(Nov. 28, 2003)
Max Davis Murray, born to a homestead family in the Powell Valley and a pioneer in the aviation industry and later the space industry, died Friday, Nov. 28 in Huntsville, Ala., at the age of 88.
He was born Aug. 7, 1915, one year after his parents, Earl and Tula Davis Murray, homesteaded on 72 acres of raw land on the Garland Division of the Shoshone Irrigation Project east of the young town of Powell.
He lived with his father and mother; an older brother, Bruce; and a younger sister, Merne, on this farm until about 15 years of age when the family had to leave the nicely-developed farm and comfortable house and move across the Shoshone River to the south side and start again on a half section of land the family owned. This farm was mostly on the south side of the river and had approximately 130 acres of irrigable land, but did extend across to the north side of the Shoshone River.
The entire Murray family, including his mother and sister, worked to make a home in a very elementary farmhouse that had been constructed and to get plantings of flowers, shrubs, trees and orchards started. His father, his brother Bruce and he worked tirelessly in plowing, leveling and preparing the land so that crops could be planted and the soil improved to make it an effective piece of farmland.
Mr. Murray attended the Star Country School through the fifth grade and then rode the bus into Powell to the consolidated school. He graduated from Powell High School in 1933. He attended the University of Wyoming and graduated with a B.S. degree in mechanical engineering in 1938.
Following graduation from college, he volunteered for the Navy Flight Training Program, but was not accepted because of vision problems.
He then went to work for the Bureau of Reclamation as a surveyor in Big Piney and later surveyed the Bill Williams River area of western Arizona. Later he was promoted to a transit man and chief of party and ran one of the initial triangulation nets along approximately 20 miles of the Colorado River near the present Davis Dam and the town of Laughlin, Nev.
In 1939, Mr. Murray moved to the developing aeronautical industry. He went to work for Wright Aeronautical Corp., a division of Curtiss-Wright Corp., in Patterson, N.J., as a test engineer. Wright Aeronautical manufactured the Whirlwind series of engines, which included the one that powered Charles Lindbergh's airplane on his legendary flight across the Atlantic Ocean.
At the time Mr. Murray arrived to work at the Wright Company, they were working on an advanced and higher horsepower radial, air-cooled engine, the Cyclone series. He was given a variety of assignments in the test and development of various aircraft powered by Wright engines, ranging from the early B-25 and A-20 to the Boeing 314 Flying Boats and the B-17. He was involved during an historic period of aviation development that figured prominently in World War II.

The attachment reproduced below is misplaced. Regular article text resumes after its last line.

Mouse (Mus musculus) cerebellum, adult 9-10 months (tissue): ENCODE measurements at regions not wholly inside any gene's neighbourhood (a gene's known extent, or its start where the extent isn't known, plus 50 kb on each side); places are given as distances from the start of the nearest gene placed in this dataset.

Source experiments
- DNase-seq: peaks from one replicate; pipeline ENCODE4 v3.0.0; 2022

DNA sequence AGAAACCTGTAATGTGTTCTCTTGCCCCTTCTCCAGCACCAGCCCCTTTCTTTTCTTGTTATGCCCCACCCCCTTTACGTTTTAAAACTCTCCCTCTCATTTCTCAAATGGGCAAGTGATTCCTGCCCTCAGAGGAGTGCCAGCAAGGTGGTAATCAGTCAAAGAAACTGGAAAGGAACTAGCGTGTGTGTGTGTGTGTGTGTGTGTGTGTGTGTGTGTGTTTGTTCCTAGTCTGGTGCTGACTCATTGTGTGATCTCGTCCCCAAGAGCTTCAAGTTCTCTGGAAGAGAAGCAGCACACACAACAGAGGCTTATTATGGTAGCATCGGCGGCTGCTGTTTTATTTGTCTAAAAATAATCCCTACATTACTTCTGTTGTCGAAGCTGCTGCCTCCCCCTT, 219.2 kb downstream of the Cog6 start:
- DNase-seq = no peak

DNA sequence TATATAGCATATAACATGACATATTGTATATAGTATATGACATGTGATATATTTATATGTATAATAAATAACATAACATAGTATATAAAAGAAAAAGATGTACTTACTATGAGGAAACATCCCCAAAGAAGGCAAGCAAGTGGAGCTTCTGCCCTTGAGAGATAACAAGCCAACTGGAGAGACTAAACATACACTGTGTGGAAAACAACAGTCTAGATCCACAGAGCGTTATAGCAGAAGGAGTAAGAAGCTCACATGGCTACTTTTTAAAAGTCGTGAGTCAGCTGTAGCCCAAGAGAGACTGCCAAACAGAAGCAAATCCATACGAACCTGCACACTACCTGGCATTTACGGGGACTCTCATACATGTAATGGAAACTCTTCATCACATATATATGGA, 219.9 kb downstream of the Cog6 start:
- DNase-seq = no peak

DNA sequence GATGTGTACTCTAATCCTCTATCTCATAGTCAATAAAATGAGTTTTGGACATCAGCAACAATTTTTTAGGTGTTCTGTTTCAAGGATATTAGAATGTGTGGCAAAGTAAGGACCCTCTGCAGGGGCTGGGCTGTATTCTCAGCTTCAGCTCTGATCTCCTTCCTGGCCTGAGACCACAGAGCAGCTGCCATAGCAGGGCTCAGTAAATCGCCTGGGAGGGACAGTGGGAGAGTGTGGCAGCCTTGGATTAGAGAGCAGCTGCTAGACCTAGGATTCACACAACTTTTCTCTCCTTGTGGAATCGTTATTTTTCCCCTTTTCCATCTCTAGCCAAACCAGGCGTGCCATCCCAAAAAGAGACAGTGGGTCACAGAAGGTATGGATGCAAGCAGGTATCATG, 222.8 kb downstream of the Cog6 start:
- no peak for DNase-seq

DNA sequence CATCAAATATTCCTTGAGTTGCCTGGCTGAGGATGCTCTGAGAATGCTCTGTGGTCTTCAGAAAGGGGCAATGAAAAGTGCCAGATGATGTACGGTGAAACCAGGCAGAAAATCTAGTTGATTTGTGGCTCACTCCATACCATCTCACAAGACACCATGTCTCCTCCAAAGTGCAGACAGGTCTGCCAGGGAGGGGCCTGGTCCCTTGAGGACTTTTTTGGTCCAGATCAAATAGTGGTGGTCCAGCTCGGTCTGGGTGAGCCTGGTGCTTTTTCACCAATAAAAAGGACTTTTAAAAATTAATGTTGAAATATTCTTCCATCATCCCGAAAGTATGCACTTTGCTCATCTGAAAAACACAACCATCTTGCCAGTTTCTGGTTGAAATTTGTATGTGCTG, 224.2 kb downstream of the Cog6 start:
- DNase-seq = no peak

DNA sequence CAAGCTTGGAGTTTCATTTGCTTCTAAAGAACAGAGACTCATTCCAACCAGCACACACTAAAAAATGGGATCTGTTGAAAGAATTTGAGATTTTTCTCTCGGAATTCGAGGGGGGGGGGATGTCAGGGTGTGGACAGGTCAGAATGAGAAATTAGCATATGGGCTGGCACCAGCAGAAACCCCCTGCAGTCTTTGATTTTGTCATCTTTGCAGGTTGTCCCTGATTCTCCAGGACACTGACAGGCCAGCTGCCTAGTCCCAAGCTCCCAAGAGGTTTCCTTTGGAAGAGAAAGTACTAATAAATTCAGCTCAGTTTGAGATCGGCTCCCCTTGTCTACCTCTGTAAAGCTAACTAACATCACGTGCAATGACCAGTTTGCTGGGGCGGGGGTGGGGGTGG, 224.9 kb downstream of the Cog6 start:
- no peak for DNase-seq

After overseas assignment as a technical representative to the Army Air Corps during World War II, he returned to power plant design assignments on new aircraft programs.
While stationed at Boeing-Wichita, he met and married Ernestine Blansit. They were to have two sons, Scott and Stephen, and enjoy a marriage of 56 years.
They lived in many locations, including Los Angeles, Calif., to help in the engineering development and service of Wright engines and the design of the power plant for new models in both piston and jet engines. Mr. Murray was named supervisor of the operations engineering activities that were so important during the development of air transportation after World War II. At one time, he had responsibility for those activities in the western United States and the Pacific.
He left the Wright Company around 1960 to join North American Aviation, Rocketdyne Division, which manufactured rocket engines. He was named marketing representative in Huntsville, Ala., and the family moved there in 1960 where he participated in many programs in the work of the Von Braun team of developers in the space program.
He was transferred to Dayton, Ohio, as a company representative and worked on source selection leading up to the award of the B-1 bomber contract and followed that through the flight tests and into early production. He then transferred back to Huntsville and worked on the space shuttle vibration tests. He was named manager of the Rocketdyne District Office and was involved in the space shuttle main engine activities, as well as many other rocket engine development programs.
When Mr. Murray retired from Rocketdyne, he and Mrs. Murray formed Murray Consultants, Inc., and he continued as a consultant until he was almost 80 years old.
He was active in the Huron Institute of Astronautics and Aeonautics and the Air Force Association for many years. He was a member of SAE Fraternity and Sons of the American Revolution. He was also a member of the First Presbyterian Church in Huntsville.
Survivors include his wife, Ernestine; two sons, Scott B. Murray and Stephen N. Murray; a grandson, Andrew C. Murray; his brother in Powell, Bruce Murray; his sister, Merne Kimmey in Prescott, Ariz.; and many nieces and nephews.